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Tips for Taxes

When payments pile up, is borrowing from your bank a wise move?

Back Web Only Mar 12, 2015 By Dan Schrauth

Clients borrow money from banks for a variety of reasons, one of which is to increase the tax efficiency of a particular transaction. And with increased federal and state tax rates, tax efficiency is an appealing concept to almost everyone.

Beginning in 2013, the top federal income tax rate increased to 39.6 percent for ordinary income and short-term capital gains, and to 20 percent for long-term capital gains and qualified dividends. Additionally, high-earning taxpayers became subject to an increased Medicare tax of 2.35 percent on earned income and 3.8 percent on unearned investment income. Add to these federal tax rates to a California income tax rate that caps out at 13.3 percent (effective beginning in 2013), and the end result is California taxpayers facing substantial tax bills. Accordingly, many people are now asking what they can do to reduce the hit.

To that end, consider two situations where borrowing may lead to greater tax efficiency: borrowing to make a tax payment or other large cash outlay and borrowing to invest. It is important to note that both strategies carry risks. Loans need to be repaid, and markets and interest rates can fluctuate. It is vital, therefore, that investors consult their tax and financial professionals to determine if and when these strategies will be beneficial.

Borrowing to make payments

Selling a business or other appreciated asset for cash will bring on a substantial tax bill. Often the seller will reserve a sufficient amount of cash from the business sale to satisfy the tax, meaning borrowing to pay the bill is generally not needed.

However, compare the owner who sells a business for cash with one who generates substantial ongoing income and gain from an investment portfolio or other investment assets. This type of individualoften wants to remain invested in such income generating and/or appreciating assets and may not want to liquidate investments to pay a tax bill — or the timing may simply not be ideal to liquidate investments. For example, you may not want to liquidate investment assets to pay a tax bill at a time when the market is volatile or down. In these situations, many sellers will use a line of credit to generate liquidity for a tax bill. Most lines of credit are secured by liquid marketable securities, but it may be possible in certain situations for a line of credit to be secured by nonmarketable financial assets, such as hedge fund interests or other illiquid assets.

In most situations, there is limited or no cost to set up a line of credit against an investment portfolio. The individual only pays interest on the credit line that is drawn. Given current low interest rates, the cost on borrowed proceeds is relatively modest, particularly compared against the flexibility a line of credit affords in terms of access to liquidity without having to be a forced seller of investment assets at a particular time.

The same concept applies to any large cash need. For instance, if you want to make an all-cash offer on an expensive home but don’t want to maintain a large cash balance or sell out of investment assets prematurely, a line of credit can be an elegant and simple solution.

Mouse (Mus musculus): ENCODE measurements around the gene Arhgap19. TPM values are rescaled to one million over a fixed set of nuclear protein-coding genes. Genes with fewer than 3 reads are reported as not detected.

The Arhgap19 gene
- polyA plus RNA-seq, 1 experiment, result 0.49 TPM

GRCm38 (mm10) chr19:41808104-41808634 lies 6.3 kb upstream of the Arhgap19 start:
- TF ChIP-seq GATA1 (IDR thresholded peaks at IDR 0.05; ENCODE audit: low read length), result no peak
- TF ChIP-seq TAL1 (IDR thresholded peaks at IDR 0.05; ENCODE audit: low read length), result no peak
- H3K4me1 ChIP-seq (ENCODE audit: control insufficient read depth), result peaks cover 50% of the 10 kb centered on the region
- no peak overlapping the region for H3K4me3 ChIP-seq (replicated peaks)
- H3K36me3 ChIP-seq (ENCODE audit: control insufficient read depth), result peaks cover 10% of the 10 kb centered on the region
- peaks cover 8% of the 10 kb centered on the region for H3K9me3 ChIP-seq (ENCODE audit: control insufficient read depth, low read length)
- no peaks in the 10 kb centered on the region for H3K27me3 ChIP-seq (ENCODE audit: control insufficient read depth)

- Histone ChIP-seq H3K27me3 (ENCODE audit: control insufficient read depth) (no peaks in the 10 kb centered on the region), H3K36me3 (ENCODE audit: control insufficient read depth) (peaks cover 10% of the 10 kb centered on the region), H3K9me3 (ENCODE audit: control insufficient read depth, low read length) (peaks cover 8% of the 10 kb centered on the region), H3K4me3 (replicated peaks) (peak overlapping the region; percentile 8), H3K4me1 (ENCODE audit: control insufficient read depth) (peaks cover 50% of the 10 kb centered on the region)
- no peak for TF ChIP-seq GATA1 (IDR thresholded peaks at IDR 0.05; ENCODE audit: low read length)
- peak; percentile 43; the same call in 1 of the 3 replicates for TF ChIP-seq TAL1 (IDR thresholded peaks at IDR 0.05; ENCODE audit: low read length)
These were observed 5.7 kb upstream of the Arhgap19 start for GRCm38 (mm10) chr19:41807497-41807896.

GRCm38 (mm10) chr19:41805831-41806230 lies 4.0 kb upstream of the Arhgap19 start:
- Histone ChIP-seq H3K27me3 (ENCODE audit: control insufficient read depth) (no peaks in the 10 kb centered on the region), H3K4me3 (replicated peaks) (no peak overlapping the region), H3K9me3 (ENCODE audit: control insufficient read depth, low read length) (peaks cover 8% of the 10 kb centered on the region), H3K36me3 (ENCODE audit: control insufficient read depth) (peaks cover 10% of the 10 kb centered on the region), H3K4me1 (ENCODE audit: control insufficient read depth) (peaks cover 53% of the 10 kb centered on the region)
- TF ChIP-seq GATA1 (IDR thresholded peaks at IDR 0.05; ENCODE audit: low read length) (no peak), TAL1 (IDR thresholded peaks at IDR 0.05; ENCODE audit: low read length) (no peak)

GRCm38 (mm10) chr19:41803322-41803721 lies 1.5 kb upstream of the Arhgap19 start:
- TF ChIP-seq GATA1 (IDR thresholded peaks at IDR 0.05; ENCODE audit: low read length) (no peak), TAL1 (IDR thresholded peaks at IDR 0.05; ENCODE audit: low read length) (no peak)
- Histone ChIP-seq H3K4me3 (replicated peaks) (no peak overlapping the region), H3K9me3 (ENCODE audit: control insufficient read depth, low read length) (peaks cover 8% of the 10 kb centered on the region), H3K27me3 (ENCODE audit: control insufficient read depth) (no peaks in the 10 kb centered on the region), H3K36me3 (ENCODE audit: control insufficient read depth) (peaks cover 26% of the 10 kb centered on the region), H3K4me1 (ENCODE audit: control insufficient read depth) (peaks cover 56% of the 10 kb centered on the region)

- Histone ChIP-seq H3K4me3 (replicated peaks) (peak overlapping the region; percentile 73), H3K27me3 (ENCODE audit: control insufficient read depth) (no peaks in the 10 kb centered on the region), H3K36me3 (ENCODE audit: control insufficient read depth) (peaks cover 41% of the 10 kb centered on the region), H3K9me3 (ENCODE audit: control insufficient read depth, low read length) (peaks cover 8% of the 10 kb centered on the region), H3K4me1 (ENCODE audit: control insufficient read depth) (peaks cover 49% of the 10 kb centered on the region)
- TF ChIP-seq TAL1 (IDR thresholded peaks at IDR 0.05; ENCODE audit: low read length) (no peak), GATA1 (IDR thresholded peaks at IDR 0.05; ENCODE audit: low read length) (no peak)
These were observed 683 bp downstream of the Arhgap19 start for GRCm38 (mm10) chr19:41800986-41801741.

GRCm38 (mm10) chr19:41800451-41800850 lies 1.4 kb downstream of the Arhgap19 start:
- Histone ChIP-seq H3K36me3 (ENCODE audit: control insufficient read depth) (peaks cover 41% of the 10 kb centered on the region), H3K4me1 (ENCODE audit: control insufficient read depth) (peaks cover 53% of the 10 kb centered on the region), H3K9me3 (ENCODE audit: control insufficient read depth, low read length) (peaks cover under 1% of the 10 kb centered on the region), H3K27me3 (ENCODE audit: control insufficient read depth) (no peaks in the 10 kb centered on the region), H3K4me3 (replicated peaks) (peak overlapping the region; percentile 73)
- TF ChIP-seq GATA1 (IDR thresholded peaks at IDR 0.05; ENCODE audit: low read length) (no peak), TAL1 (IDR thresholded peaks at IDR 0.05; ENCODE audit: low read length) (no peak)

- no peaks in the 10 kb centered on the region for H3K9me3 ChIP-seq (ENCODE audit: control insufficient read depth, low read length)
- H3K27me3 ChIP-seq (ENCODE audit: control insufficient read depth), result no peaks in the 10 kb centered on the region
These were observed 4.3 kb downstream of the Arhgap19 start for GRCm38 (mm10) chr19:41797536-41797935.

Borrowing to invest

But maybe you are borrowing to invest. For instance, you may have substantial equity in a luxury home or other appreciated asset that you wish to borrow against for the purpose of investing the borrowed proceeds. You could borrow against diversified portfolio assets for the same purpose. The success of such a strategy is, of course, predicated on the assumption that the investment return on the borrowed proceeds will be greater than the interest cost on the borrowed proceeds. Accordingly, any client interested in exploring such a strategy must be comfortable with the risk involved. It is also imperative to discuss such strategies with your CPA, especially for the purpose of determining whether and to what extent the interest cost on the borrowed proceeds can be used to offset investment income.

This tax benefit is often called the “investment interest deduction.” Assume, for instance, a you own a home with a $10 million fair market value and a $1.1 million existing mortgage. Further assume you wish to unlock some of the equity in your home to invest. If you borrow an additional $1 million against your home, the interest paid on the first $1.1 million of debt will continue to be classified as mortgage interest — and thus be a valuable deduction against income — and the interest on the second $1 million of debt can be classified as investment interest expense and deductible against the your investment income if the borrowed proceeds are invested in a taxable investment (the concept of tracing becomes relevant) made by the borrower.

The potential value of the investment interest deduction has the practical impact of reducing the cost of the borrowing, whichis important because the overall strategy is predicated on generating a greater investment return on the borrowed proceeds compared against the loan interest cost.

 

The information contained in this article is provided for informational purposes only. The views expressed herein are those of Mr. Dan Schrauth, and may differ from those of J.P. Morgan or any of its affiliates. Nothing in this article should be perceived as a solicitation to buy or sell any product or service offered by J.P. Morgan or any of its affiliates.

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